HMS Manufacturing Co. announced Wednesday that it will add about 90 jobs over the next two years in a production and distribution facility at the Port of Little Rock. HMS will begin hiring in the spring and plans to start manufacturing in a 550,000-square-foot plant by June, company officials said.
The company is a privately held, family-owned business that started in 1960 in Troy, Mich., before expanding into plastics manufacturing in 1987. Two co-owners, sisters Janet Sofy and Nancy Negohosian, attended the announcement at the Little Rock Port Authority offices.
"There were only three states that could do this, and you won out over all those other states," Sofy told the state and local officials attending the announcement. "The ease of doing business in Little Rock ultimately was the reason that we came here."
HMS designs and manufactures plastic houseware products in four categories: storage, waste, laundry and kitchen. Their brands include Hefty and Home Logic. "You probably have something in your house that holds your trash or your dirty clothes, and we make it," Negohosian said.
Product lines include laundry baskets, hampers, indoor and outdoor wastebaskets and kitchen and storage products. HMS products are sold in more than 10,000 stores worldwide, including retailers such as Walmart, Lowe's and Target. "Walmart is thrilled to have us in Arkansas," Sofy said.
The plant at 6901 Lindsey Drive will be the company's fourth manufacturing and warehouse facility in the United States. The others are in Kentucky, Ohio and Texas with an additional plant in Hong Kong. HMS is investing $20 million, which includes the purchase and renovation of the plant and purchase and installation of manufacturing equipment.
"Our growth has really been outpacing the capabilities of manufacturing in the United States and in China," Sofy said. "We found we were saying no to our customers on very important opportunities. So, we said, 'enough with that.' We went out and looked across three states for the possibility of what we could accomplish and felt very much at home in Arkansas."
Arkansas was attractive because it had an existing production/warehouse facility of more than 500,000 square feet that was serviced by rail lines. The quick access to roadways to move products also was a plus, Sofy said, adding that the "support we got here was overwhelming" and made for an easy decision to place a new facility.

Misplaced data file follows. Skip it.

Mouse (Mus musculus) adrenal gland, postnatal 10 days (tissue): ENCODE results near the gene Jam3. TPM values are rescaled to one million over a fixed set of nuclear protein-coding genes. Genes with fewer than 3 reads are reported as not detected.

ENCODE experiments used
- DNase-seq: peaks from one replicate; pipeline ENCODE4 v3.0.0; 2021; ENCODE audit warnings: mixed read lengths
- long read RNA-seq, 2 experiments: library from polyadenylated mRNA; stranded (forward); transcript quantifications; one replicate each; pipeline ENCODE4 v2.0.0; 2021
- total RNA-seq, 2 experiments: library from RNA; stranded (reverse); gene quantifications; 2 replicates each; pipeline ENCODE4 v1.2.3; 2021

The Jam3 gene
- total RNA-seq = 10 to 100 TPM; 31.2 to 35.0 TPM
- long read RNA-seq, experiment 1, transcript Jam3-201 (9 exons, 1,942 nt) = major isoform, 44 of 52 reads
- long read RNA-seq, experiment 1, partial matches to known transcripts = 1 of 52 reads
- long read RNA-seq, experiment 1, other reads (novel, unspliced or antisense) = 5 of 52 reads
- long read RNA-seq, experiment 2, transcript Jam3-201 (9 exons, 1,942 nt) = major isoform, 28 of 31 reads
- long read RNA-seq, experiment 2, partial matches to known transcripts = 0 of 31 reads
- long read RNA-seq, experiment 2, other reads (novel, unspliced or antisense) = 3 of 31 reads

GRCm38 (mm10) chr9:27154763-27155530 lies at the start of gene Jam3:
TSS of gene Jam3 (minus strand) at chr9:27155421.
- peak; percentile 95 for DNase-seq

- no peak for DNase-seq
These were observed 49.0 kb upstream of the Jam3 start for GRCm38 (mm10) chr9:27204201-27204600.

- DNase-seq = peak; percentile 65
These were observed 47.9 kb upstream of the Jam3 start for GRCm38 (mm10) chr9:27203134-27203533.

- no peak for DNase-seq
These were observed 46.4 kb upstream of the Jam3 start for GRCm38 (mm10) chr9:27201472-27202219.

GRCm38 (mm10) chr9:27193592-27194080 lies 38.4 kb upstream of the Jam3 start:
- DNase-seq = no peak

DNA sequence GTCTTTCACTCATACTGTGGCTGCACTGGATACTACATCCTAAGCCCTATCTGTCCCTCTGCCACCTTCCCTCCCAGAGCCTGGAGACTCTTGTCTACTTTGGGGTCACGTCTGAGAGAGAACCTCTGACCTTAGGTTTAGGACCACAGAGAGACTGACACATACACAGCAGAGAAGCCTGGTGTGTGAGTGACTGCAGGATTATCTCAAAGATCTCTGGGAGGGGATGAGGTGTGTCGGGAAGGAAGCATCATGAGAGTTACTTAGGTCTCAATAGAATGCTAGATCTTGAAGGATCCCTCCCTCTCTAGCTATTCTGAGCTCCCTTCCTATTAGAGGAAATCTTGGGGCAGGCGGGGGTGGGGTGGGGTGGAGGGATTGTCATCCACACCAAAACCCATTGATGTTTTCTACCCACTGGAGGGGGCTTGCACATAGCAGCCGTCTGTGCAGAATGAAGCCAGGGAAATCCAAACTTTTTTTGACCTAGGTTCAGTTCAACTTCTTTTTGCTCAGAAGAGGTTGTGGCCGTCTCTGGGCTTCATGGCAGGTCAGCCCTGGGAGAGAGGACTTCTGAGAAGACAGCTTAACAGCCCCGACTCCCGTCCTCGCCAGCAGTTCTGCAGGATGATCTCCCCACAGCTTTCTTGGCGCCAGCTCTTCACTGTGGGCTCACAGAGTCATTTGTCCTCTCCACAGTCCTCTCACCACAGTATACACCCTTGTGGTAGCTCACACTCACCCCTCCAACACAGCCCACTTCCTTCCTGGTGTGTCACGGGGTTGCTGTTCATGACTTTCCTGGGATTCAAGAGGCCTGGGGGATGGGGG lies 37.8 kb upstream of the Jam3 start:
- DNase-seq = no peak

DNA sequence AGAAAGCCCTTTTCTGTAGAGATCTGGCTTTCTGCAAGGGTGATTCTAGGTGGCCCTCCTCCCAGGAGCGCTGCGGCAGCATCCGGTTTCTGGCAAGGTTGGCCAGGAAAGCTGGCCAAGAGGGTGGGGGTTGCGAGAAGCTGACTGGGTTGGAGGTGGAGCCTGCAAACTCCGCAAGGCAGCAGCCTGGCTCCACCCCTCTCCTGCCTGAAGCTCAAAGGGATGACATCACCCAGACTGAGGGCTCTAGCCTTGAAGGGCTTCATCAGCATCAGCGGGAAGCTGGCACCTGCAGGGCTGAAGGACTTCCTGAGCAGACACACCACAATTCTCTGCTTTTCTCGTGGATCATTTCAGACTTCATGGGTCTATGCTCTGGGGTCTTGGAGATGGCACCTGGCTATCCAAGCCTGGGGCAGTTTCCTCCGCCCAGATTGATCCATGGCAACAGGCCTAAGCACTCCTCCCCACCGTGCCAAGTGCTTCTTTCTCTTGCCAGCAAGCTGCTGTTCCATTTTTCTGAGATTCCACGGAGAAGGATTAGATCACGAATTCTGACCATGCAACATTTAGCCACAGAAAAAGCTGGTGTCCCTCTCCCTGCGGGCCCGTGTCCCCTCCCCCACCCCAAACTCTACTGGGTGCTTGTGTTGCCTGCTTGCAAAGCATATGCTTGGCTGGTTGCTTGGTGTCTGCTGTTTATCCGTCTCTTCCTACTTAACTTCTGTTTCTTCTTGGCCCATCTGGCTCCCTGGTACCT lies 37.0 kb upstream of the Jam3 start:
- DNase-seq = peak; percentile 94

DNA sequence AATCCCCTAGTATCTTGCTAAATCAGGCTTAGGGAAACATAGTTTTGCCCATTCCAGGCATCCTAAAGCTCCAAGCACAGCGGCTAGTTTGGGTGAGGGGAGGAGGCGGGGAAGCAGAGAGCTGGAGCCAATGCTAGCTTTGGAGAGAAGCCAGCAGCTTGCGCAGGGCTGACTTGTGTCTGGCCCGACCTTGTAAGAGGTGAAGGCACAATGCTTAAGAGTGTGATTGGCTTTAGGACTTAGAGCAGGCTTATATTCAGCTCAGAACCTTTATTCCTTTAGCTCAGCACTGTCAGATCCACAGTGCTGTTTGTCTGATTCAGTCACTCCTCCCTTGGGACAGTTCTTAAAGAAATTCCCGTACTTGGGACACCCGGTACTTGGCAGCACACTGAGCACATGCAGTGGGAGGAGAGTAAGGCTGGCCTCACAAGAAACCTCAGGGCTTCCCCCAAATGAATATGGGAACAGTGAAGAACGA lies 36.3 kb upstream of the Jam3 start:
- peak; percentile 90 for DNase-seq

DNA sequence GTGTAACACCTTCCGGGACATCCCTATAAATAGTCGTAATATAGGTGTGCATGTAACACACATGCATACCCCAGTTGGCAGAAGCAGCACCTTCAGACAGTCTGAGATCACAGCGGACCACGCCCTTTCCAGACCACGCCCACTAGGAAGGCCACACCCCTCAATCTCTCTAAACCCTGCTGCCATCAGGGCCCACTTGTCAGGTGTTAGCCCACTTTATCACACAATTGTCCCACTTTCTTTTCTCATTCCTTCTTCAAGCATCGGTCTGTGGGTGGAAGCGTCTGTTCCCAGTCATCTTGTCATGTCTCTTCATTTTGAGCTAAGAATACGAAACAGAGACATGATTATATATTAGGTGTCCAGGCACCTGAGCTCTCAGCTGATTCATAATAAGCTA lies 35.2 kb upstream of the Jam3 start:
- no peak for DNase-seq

Gov. Asa Hutchinson noted that HMS was one of the businesses he called in January, on his first day in office for his current term. "It is nice to see the fruition of that call," the governor said.
Little Rock Mayor Frank Scott Jr. also welcomed HMS officials to the city. "It is a great day in our city to have a woman-owned company here at the port that is committed to growth," Scott added.
In addition to the availability of ready-made infrastructure, Negohosian said that the local collaboration that HMS experienced during its search process was a deciding factor in selecting Little Rock.
"It's so important that we have collaboration between the private sector and the public sector down here in Arkansas ... and that's the best way to operate, we feel," she said.
HMS will build its manufacturing operation and add employees in two phases, according to Steven Bayird, who has been hired to run the Little Rock operation.
Hiring is scheduled to begin in March or April, with production expected to begin as early as June. "In the first phase, we'll hire 50 to 60 employees, and then we'll grow to 80 to 100 employees in the second phase," Bayird said.
HMS will install eight injection molding machines in the first phase and another seven machines in the second phase. About 100,000 square feet of space will house the manufacturing operations with the remaining 450,000 square feet available to store products that will be shipped out by truck. Raw materials, some from China, will be transported to the facility by rail.
To help land the manufacturing plant, the Arkansas Economic Development Commission has offered incentives that include a five-year cash rebate based on the number of jobs added; sales-tax refunds on building materials, taxable machinery and equipment for the project; and $500,000 from the governor's quick-action closing fund.
University of Arkansas-Pulaski Technical College in North Little Rock has been instrumental in planning workforce training for the manufacturing operation. School officials have met with HMS executives several times over the past year, outlining a plan to have Pulaski Tech involved in identifying potential workers and then training them once hired.
"We're going to help them get ready to go into production and assist them once they're in production," said Bentley Wallace, dean of the school of technical and professional studies at the community college. "A big part of the conversation with them early on and through their subsequent visits was could they be comfortable that there would be an adequate, highly skilled workforce available to them should they put an operation here."
Company officials offered no specifics on wages. "It depends on who we hire and how we hire," Sofy said.
Bayird, the plant manager, has been supervising production operations in Little Rock for other manufacturers at the port. He said the company is still considering its pay scales. "It will be a very competitive wage," he said. "I've worked in this area for the last 12 to 13 years so I know what other employers in the area are paying."
Once operating, HMS will add to the growing manufacturing industry in Arkansas. There are about 160,500 manufacturing workers in Arkansas, the fourth-largest employment sector in the state. Average wages in 2018 were $23.08 hourly or $48,006 annually, according to state figures.
Business on 10/31/2019